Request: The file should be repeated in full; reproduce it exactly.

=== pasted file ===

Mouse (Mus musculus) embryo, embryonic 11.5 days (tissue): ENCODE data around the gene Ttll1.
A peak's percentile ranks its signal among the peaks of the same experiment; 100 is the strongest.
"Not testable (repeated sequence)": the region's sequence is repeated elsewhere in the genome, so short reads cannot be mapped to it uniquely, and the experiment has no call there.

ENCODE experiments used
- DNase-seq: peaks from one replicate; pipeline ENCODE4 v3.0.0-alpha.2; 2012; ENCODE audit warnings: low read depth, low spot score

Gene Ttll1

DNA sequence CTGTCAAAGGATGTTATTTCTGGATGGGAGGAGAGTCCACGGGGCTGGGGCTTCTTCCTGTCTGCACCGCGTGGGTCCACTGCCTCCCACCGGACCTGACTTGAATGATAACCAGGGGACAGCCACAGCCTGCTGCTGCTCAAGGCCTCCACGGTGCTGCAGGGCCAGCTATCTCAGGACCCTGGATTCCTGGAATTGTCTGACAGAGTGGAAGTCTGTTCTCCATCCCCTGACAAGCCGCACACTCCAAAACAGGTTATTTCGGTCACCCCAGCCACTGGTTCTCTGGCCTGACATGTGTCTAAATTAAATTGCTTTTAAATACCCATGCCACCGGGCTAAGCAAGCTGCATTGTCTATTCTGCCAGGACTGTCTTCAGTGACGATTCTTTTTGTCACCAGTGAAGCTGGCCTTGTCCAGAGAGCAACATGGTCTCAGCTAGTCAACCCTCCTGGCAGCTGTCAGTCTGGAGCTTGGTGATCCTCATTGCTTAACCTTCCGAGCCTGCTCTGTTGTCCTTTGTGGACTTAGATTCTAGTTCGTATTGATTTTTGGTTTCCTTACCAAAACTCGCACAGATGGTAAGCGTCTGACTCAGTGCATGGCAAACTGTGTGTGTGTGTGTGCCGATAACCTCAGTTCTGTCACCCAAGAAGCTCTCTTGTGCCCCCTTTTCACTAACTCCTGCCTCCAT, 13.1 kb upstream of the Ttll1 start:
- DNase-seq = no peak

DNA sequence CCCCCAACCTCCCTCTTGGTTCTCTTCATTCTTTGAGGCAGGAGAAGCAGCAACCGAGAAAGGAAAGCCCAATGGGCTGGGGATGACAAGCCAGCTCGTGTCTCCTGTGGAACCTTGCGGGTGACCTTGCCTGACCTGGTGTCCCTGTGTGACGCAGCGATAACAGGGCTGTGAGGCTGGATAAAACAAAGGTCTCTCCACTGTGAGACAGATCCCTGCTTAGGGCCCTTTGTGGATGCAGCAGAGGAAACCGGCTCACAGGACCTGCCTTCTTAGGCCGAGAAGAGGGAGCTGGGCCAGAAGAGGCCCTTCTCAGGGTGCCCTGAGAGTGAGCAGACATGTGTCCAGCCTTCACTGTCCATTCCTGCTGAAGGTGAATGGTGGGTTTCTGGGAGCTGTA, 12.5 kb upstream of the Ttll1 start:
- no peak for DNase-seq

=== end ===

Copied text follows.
Mouse (Mus musculus) embryo, embryonic 11.5 days (tissue): ENCODE data around the gene Ttll1.
A peak's percentile ranks its signal among the peaks of the same experiment; 100 is the strongest.
"Not testable (repeated sequence)": the region's sequence is repeated elsewhere in the genome, so short reads cannot be mapped to it uniquely, and the experiment has no call there.

ENCODE experiments used
- DNase-seq: peaks from one replicate; pipeline ENCODE4 v3.0.0-alpha.2; 2012; ENCODE audit warnings: low read depth, low spot score

Gene Ttll1

DNA sequence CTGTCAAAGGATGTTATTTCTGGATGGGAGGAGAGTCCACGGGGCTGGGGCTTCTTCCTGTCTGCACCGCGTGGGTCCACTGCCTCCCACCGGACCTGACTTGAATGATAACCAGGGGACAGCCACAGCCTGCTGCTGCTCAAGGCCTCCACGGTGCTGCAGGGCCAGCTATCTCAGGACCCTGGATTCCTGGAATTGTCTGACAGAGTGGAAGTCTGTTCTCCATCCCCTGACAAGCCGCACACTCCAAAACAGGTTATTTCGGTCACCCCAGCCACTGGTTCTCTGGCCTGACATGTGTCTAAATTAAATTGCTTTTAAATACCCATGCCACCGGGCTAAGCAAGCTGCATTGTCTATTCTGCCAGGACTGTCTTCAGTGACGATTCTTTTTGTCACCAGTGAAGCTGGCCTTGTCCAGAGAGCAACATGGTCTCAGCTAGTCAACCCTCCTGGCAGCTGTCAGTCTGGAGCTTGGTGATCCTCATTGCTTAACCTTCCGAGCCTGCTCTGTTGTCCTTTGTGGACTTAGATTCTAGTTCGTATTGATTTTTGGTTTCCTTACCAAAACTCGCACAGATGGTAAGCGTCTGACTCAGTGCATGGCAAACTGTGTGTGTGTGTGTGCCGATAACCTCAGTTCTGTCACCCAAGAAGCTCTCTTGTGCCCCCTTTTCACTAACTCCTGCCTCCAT, 13.1 kb upstream of the Ttll1 start:
- DNase-seq = no peak

DNA sequence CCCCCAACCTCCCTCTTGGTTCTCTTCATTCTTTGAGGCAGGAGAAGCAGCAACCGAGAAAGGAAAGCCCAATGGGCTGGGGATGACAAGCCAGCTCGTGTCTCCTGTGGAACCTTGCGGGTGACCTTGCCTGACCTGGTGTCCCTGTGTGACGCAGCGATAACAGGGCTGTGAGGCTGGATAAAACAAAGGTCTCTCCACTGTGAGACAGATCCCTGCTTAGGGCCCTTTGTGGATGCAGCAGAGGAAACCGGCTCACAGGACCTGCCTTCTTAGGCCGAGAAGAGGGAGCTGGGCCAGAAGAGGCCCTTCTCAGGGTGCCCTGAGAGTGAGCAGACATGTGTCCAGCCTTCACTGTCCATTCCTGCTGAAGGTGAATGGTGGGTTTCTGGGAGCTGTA, 12.5 kb upstream of the Ttll1 start:
- no peak for DNase-seq